One of the things I like about coming to Minehead is the way that time warps here.  It’s like taking a step back in time, to a world of tacky bucket-and-spade, penny-arcade seaside holidays, where Butlin’s rules the town and all the food has been boiled.  But it’s also about the torpor that sets in when you come here.  It’s quite exciting the first few times, but once you have been here a lot, as I have, there is almost literally nothing to do.  It’s not a lack of attractions or countryside; there are the many joys, walks and attractions of Exmoor all around, especially accessible if you have a car.  It’s more that part of the reason I come here is always to spend some time with my grandmother and assorted other members of the family. I arrived on Thursday afternoon.

It’s now Saturday afternoon, and it quite literally feels as though I have been here a week, with time stretching.  One common activity has featured in another stay here – a little lifting and carrying in Grandma’s garden.  Another has been my habitual potter down the high street, this time to see if I could find a single book shop selling anything I was interested in.  I had plentiful time, and searched fairly comprehensively, but there was nothing besides thrillers, romances and hardback history books that wouldn’t fit in my travelling bag if I forced them.  We’ve taken the dogs for the aforementioned run.  So now, having read two newspapers literally dry, we’ve had some light lunch and I am now surveying three members of my family and two dogs, gently snoring in the heat of a sunny afternoon, papers and books on laps or splayed where they slipped out of hands onto the floor.  The dog is clearly chasing something in his sleep, because he twitches and yelps from time to time, but apart from that and the flapping of fat wood pigeons in the garden gorging themselves on the bird table, nothing is moving.  I can’t understand where all the time has gone since Thursday, since I have only done enough to fill one normal day.  It’s like every moment has been stretched out.  It’s very relaxing, though also an odd kind of void that becomes rather boring, so that I’m glad to be off to London again later this afternoon for bank holiday fun with my friends there.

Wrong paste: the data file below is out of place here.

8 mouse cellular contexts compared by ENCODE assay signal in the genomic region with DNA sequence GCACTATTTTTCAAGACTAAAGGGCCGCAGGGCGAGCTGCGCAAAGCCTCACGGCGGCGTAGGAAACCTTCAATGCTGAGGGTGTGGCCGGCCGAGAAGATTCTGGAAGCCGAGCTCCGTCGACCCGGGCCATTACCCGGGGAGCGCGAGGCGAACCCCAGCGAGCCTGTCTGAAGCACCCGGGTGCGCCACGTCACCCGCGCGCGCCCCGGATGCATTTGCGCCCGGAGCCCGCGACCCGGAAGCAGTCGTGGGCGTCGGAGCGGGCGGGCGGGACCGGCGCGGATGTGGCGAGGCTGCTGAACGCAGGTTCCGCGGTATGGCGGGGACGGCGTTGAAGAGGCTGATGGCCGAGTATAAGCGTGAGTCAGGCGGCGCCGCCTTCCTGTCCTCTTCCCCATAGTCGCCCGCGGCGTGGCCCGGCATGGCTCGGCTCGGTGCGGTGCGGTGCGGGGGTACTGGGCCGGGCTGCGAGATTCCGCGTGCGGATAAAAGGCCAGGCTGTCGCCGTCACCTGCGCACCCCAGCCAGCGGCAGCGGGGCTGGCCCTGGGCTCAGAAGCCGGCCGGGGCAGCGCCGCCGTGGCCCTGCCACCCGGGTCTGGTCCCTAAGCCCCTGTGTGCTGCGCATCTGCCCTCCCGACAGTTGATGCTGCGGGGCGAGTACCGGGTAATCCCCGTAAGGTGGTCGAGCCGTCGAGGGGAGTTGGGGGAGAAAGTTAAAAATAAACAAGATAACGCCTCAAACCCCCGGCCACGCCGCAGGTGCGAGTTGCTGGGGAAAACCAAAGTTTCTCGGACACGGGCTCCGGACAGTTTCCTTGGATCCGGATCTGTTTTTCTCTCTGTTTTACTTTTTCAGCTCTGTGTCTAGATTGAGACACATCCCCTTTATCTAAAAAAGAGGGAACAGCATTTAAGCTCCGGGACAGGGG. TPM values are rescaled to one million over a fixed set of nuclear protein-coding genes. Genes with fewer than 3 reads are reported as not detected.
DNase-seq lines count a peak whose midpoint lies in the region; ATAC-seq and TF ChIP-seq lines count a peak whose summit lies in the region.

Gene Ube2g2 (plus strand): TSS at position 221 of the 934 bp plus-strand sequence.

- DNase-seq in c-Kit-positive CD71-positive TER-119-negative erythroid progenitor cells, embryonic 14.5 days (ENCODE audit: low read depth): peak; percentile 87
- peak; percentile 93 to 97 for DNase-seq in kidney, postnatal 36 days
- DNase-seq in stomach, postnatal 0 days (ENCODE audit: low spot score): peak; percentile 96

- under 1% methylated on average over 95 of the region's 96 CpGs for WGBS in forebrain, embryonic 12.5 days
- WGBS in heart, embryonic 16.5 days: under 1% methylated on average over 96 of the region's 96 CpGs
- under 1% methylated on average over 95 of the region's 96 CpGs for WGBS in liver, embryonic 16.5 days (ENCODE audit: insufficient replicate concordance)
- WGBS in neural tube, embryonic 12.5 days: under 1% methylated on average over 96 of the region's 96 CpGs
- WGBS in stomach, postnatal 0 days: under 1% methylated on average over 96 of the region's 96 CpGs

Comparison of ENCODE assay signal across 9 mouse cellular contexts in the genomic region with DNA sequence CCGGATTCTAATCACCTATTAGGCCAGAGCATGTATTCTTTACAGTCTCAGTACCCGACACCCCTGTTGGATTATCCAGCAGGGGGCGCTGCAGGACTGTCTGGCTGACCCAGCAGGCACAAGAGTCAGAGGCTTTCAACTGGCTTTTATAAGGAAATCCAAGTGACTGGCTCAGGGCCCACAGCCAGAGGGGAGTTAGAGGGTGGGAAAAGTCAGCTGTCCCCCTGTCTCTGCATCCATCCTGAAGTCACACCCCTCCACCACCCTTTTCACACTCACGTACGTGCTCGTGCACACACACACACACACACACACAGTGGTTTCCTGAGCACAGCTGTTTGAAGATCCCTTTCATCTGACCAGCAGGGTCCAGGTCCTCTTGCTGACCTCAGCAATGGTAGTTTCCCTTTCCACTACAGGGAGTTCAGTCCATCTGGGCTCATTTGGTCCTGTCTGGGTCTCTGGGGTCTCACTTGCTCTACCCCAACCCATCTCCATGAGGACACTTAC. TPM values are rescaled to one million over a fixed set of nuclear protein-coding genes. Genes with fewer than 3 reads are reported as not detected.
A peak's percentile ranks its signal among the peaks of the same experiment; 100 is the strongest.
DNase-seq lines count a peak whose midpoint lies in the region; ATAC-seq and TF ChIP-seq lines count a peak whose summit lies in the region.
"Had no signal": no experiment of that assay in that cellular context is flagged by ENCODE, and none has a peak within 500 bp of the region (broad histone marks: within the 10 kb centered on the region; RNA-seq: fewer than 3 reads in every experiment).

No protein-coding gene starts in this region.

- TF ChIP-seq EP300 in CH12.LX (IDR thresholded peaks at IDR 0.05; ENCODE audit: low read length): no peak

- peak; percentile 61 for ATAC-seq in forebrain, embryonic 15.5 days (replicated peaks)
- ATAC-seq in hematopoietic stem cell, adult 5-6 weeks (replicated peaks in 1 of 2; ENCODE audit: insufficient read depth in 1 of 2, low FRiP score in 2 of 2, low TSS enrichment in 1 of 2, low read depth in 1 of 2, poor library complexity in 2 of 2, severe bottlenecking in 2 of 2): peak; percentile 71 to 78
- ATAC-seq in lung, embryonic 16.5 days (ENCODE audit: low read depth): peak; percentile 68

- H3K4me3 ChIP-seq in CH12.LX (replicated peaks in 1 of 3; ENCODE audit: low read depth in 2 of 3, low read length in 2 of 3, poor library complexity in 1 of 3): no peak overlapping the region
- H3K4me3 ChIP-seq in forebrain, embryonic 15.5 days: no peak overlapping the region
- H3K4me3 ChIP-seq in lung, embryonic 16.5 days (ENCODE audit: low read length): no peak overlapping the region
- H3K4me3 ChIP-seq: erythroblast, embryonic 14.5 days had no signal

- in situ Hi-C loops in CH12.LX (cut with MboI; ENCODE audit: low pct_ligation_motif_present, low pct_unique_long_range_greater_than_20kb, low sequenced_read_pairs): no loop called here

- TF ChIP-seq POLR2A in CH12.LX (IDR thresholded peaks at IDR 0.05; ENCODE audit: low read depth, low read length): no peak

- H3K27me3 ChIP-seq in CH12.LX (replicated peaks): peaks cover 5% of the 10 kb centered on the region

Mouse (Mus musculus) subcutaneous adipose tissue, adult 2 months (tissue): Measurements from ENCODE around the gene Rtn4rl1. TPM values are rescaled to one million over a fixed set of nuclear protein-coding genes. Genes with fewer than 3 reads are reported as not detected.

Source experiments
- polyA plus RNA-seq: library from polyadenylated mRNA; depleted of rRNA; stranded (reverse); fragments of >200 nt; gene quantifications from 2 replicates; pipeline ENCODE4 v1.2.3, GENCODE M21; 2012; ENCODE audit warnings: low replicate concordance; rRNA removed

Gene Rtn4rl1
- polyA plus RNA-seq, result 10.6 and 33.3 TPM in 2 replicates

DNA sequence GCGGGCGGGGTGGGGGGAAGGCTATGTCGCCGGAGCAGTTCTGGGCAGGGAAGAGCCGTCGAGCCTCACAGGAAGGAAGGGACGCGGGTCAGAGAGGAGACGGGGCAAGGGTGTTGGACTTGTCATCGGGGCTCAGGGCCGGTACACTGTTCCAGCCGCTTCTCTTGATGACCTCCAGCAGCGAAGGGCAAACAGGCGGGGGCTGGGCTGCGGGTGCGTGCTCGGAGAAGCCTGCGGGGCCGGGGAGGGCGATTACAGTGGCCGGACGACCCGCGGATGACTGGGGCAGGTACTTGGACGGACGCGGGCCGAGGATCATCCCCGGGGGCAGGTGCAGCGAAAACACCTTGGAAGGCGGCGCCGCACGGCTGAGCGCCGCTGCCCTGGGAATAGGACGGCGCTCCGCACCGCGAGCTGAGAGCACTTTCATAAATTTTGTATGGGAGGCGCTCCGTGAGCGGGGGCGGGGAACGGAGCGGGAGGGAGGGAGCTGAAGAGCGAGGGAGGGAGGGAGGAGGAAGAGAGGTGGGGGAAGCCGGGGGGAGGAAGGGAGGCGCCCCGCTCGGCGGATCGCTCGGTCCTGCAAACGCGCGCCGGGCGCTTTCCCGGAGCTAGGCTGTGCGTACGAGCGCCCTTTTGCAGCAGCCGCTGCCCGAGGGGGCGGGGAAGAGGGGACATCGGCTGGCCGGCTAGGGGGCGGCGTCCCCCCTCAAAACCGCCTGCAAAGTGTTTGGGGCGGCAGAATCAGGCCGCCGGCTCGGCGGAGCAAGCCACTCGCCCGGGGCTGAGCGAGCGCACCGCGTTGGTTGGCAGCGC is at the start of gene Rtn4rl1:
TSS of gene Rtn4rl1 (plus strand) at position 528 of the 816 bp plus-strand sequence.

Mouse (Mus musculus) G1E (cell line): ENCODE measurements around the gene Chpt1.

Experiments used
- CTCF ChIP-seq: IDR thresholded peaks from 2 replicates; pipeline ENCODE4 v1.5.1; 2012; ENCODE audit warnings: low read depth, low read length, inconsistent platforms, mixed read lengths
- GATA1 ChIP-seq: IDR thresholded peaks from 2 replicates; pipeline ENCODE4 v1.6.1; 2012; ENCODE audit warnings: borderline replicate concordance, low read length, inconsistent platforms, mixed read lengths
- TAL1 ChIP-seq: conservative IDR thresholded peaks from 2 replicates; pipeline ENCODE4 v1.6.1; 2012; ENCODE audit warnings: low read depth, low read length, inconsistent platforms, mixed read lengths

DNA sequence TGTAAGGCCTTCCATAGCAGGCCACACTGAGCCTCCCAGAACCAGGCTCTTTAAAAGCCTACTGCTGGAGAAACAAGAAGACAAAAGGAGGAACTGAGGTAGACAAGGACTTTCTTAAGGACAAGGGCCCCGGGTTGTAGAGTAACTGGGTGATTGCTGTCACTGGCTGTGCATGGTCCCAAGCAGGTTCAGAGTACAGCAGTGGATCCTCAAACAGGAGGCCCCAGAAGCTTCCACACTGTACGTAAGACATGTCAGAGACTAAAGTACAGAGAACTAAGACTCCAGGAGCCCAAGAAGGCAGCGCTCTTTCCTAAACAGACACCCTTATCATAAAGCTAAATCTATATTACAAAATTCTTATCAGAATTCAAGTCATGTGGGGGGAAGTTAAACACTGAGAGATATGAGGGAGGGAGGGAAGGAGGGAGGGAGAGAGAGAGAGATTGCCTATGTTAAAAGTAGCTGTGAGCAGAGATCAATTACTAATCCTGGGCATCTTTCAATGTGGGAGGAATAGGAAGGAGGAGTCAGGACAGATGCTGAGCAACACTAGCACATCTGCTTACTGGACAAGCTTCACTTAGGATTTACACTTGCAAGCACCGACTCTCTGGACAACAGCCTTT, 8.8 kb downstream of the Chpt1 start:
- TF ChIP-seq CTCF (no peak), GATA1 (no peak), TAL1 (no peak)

It’s all a welcome contrast to the madness that has been Brussels lately, with me being a very unhappy and quite manic boy for the last couple of weeks, running around staying just ahead (or sometimes just behind) the anger and loneliness that seem to be chasing me lately.  It was a bad cycle, and the issues will still be there when I go back, but for pure escape and sense of Zen-like calm, you can’t beat the time vortex of West Somerset, where the sun shines, the breeze barely breathes over the leaves, and the grandfather clock ticks away over the rustling of newspaper and the snores of Dalmatians.

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